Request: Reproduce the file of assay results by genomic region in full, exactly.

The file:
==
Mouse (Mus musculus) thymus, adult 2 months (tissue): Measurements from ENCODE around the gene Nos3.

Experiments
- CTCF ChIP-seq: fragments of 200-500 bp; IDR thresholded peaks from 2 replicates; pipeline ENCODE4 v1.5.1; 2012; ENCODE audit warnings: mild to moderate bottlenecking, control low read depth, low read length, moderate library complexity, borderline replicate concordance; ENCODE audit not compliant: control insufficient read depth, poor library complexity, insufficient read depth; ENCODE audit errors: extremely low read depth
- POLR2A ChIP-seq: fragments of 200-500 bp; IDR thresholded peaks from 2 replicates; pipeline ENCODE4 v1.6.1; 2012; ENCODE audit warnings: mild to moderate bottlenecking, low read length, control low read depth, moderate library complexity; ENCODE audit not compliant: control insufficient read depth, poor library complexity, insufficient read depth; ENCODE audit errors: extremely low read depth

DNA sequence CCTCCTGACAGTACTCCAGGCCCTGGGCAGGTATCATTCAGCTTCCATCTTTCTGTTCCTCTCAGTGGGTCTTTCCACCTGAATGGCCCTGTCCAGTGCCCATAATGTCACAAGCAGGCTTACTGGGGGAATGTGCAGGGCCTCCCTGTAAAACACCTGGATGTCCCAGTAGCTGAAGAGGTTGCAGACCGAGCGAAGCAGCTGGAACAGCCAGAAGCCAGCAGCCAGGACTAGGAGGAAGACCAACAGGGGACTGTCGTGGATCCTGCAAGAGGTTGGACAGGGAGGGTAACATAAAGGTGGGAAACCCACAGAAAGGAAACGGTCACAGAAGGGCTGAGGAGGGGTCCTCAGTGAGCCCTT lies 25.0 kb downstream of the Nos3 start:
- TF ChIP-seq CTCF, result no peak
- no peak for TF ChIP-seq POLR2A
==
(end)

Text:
Mouse (Mus musculus) thymus, adult 2 months (tissue): Measurements from ENCODE around the gene Nos3.

Experiments
- CTCF ChIP-seq: fragments of 200-500 bp; IDR thresholded peaks from 2 replicates; pipeline ENCODE4 v1.5.1; 2012; ENCODE audit warnings: mild to moderate bottlenecking, control low read depth, low read length, moderate library complexity, borderline replicate concordance; ENCODE audit not compliant: control insufficient read depth, poor library complexity, insufficient read depth; ENCODE audit errors: extremely low read depth
- POLR2A ChIP-seq: fragments of 200-500 bp; IDR thresholded peaks from 2 replicates; pipeline ENCODE4 v1.6.1; 2012; ENCODE audit warnings: mild to moderate bottlenecking, low read length, control low read depth, moderate library complexity; ENCODE audit not compliant: control insufficient read depth, poor library complexity, insufficient read depth; ENCODE audit errors: extremely low read depth

DNA sequence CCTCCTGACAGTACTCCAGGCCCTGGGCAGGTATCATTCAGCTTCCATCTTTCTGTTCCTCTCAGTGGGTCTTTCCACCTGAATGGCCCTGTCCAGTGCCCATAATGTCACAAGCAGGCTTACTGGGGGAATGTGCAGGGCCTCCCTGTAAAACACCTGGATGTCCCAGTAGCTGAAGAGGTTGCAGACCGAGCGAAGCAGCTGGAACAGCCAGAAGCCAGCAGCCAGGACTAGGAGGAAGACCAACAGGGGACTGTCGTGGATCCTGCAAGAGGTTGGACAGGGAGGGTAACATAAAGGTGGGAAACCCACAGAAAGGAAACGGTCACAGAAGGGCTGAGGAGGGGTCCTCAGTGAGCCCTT lies 25.0 kb downstream of the Nos3 start:
- TF ChIP-seq CTCF, result no peak
- no peak for TF ChIP-seq POLR2A